Youth Services Law

Showing 9 posts from March 2020.

Tax Provisions in the CARES Act

Coronavirus

The CARES Act, signed by President Trump March 28, 2020, legislates several amendments to the tax code in order to help businesses obtain higher levels of liquidity and give them cash. The relief is extended in hopes that employers who benefit from the emergency rules will be able to keep employees on the payroll during the COVID-19 pandemic. This article provides a top level summary of the various tax incentives targeted at businesses. Except where noted below, these provisions apply equally to companies regardless of how many employees they have.

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Surviving A Shut-Down of Your Youth Program

Coronavirus

City, county, and state quarantine orders are impacting many youth-serving organizations, and federal guidance is for those to continue through April. Georgia currently has more child care centers closed than open, and summer programs are trying to figure out what plans to make for the next few months. Here are some ideas that might help your organization survive so that shutting down is temporary rather than permanent.

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Coronavirus Aid, Relief, and Economic Security (CARES) Act Paycheck Protection Program and Loan Forgiveness

Coronavirus

On March 27, 2020, the bipartisan legislation, known as the Coronavirus Aid, Relief and Economic Security (CARES) Act, was signed into law and became the third aid package from Congress in the month of March to address the growing pandemic. Section 1102 of the CARES Act created a new loan product within the Small Business Administration’s 7(a) Loan Program known as the Paycheck Protection Program as discussed below. 

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Families First Coronavirus Response Act Posting Requirements

Coronavirus

The Families First Coronavirus Response Act (“FFCRA”) requires covered employers to post a notice regarding the law’s requirements.

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Updated March 30, 2020 - CARES Act EIDL Loans and Emergency Grants

Coronavirus

CARES Act EIDL Loans and Emergency Grants

Under the approved CARES Act, many small businesses are now able to obtain Section 7(a) SBA loans under the Paycheck Protection Program (which also allows for loan forgiveness). The regulations for the new Paycheck Protection Program Act may take time to implement and borrowers who have an extremely limited headcount may not be qualified. If you do not have time to wait for the Paycheck Protection Program Act to be implemented and have fewer salaried employees, you may want to consider filing for an Economic Injury Disaster Loan (EIDL). 

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Updated March 30, 2020 - CARES Act: Paycheck Protection Program (SBA 7(a) Covered Loans) and Loan Forgiveness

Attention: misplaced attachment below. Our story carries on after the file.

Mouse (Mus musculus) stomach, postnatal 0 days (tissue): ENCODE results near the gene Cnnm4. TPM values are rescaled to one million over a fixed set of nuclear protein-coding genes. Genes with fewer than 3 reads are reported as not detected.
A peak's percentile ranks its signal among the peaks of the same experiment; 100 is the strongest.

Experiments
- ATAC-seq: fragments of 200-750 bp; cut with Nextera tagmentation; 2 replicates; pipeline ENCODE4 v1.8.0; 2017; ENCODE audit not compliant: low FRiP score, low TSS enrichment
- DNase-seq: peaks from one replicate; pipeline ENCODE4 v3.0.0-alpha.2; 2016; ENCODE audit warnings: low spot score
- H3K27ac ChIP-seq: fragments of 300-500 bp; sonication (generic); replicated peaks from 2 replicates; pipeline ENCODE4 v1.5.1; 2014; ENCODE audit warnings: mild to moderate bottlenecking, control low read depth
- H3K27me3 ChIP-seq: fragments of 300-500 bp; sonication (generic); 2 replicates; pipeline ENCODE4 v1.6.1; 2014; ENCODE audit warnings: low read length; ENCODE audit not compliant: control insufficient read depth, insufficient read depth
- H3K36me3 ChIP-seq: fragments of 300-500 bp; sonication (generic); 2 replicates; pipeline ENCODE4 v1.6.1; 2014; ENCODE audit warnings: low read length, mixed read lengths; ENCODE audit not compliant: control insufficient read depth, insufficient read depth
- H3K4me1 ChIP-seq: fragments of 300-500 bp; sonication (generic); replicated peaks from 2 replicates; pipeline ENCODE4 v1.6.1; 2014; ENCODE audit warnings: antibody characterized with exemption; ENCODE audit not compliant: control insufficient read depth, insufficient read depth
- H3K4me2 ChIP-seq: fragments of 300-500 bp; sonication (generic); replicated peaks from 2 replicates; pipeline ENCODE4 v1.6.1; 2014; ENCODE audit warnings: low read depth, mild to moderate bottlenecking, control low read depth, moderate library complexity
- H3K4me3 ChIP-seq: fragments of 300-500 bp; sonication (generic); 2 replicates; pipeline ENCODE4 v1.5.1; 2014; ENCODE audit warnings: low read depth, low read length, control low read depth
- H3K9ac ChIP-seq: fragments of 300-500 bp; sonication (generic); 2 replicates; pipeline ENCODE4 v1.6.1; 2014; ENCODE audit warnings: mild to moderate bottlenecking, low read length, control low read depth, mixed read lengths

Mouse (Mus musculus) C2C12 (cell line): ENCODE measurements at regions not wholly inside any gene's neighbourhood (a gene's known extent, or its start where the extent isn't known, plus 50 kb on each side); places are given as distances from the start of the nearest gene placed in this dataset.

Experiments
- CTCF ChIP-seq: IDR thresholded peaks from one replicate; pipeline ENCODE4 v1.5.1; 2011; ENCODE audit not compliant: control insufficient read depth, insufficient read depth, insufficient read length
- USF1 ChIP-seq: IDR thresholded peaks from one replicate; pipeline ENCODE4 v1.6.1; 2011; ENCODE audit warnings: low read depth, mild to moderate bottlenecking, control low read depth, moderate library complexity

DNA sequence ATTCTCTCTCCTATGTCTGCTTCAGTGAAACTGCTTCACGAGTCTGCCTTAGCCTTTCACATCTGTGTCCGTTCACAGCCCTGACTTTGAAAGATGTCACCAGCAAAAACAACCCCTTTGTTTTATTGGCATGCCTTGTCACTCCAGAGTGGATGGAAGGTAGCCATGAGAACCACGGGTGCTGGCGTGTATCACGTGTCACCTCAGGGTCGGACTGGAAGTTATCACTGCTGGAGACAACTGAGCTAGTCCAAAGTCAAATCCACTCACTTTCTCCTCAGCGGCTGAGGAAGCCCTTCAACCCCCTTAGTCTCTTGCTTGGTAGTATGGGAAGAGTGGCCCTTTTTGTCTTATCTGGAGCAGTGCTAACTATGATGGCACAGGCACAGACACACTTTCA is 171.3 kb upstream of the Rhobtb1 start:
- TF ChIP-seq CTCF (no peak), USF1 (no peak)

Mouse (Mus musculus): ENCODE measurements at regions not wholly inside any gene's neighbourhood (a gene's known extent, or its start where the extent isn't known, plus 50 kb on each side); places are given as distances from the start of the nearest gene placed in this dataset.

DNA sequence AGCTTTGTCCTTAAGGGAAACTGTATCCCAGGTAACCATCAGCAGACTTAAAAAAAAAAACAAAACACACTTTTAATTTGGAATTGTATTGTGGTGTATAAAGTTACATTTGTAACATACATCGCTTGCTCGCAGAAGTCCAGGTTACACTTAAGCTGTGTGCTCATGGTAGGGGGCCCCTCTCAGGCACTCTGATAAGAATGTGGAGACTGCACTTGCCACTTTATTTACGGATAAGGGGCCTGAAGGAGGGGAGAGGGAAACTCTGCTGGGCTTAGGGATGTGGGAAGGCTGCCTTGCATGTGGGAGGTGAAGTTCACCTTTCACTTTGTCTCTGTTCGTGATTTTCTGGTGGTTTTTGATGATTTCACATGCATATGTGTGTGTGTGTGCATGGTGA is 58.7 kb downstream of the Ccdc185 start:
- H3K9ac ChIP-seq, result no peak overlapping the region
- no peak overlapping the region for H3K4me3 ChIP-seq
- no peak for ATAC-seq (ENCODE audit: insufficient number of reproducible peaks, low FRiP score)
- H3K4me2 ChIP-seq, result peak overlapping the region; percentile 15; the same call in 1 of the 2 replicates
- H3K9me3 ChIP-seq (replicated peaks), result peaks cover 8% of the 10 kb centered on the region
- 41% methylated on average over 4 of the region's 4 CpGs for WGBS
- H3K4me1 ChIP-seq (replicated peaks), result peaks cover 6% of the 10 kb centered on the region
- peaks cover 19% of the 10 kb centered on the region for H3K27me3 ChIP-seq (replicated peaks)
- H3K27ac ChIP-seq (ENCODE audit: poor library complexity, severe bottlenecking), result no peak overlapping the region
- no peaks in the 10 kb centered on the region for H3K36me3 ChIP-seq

Coronavirus

The CARES Act signed by the President, creates a new loan product within the Small Business Administration’s 7(a) Loan Program called "Paycheck Protection Loans". The expressed intention of the program is to assist and incentivize businesses to keep their doors open and keep as many employees employed during the crisis, by providing them low-interests, partially forgivable loans, to cover expenses like rent, payroll, employee health insurance benefits, and the paid leave impose on them under the Families First Act. Below is a summary of the program.

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Shutdowns and Child Care Centers

Coronavirus

In the last 24 hours, we have seen three shutdown orders, only two of which affect Georgia child care centers. Under Mayor Bottom’s order, Atlanta residents are confined to their homes, but the order specifically exempts child care centers as essential businesses.  The mayor of Savannah’s order exempts child care centers providing services to employees of other exempt businesses and has several restrictions.  

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Covid-19 and Employee Privacy

Coronavirus

The Covid -19 pandemic has brought into focus issues relating to workplace health and safety and their interplay with employee privacy. An employer is required to maintain a safe workplace pursuant to the Occupational Safety and Health Act (“OSH Act”).

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How the Families First Coronavirus Response Act Could Impact Employers

Guy Looking at Buildings at Piedmont Park

On March 13, 2020, House Speaker Nancy Pelosi and Treasury Secretary Steve Mnuchin, acting on behalf of the White House, reached a deal for a coronavirus economic relief deal, and the House passed it that evening. H.R. 6201, named the "Families First Coronavirus Response Act" could affect employers with less than 500 employees in a number of ways, including requiring paid FMLA and sick leave. (Employers with 500 or more employees will not be affected.)

Continue reading How the Families First Coronavirus Response Act Could Impact Employers ›

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